This text uses powerful contrasting imagery of darkness and light (st. 1), turning “hearts of stone” to “love alone” (st. 2), and “setting a feast” for the “poor and lame” (st. 3). The stanzas call to us in God’s voice; the refrain is our humble response, echoing both young Samuel and the prophet Isaiah.
Sing! A New Creation
God’s grace grants our baptism, and gives us our identity and our calling; however, it is up to us, with a renewed spirit, to respond to his call. We understand that just as “God reminds and assures us of our union with Christ in covenant love,” he also is “expecting our love and trust in return” (Our World Belong to God, paragraph 37).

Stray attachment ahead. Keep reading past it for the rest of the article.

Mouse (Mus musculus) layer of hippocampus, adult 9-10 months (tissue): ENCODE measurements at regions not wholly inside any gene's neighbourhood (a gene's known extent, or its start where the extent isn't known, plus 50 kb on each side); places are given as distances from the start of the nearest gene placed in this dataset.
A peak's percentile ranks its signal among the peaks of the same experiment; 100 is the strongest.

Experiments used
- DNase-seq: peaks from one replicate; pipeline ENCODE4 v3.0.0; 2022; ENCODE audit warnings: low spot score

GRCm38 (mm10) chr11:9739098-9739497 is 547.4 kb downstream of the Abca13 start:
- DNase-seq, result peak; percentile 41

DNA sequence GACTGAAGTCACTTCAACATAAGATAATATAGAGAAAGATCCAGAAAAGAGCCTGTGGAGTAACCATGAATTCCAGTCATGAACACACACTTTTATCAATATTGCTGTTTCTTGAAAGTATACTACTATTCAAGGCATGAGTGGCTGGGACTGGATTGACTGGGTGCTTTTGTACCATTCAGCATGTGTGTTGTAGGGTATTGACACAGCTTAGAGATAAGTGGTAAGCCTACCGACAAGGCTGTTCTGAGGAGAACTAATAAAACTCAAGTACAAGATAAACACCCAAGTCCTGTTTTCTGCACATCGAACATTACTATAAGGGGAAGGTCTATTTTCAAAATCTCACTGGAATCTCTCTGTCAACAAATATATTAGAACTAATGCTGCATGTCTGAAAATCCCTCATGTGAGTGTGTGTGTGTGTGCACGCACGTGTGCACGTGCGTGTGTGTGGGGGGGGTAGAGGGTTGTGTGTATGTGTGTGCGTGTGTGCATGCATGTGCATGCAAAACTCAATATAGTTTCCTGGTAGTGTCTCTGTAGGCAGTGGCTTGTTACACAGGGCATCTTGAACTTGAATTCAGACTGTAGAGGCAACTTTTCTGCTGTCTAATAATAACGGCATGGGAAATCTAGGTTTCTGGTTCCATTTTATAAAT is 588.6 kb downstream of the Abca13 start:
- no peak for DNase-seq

“We hear the Spirit’s call to love one another…to accept one another and to share at every level…and so fulfill the love of Christ” (Song of Hope, stanza 12). As washed and sanctified people, God’s children are called to “more and more [we] become dead to sin and live holy and blameless lives,” (Heidelberg Catechism, Lord’s Day 26, Question and Answer 70) and this means “the dying away of the old-self, and the rising-to-life of the new” (Heidelberg Catechism, Lord’s Day 33, Question and Answer 88). And so, as part of our baptism, God’s children are called to offer their lives to Christ.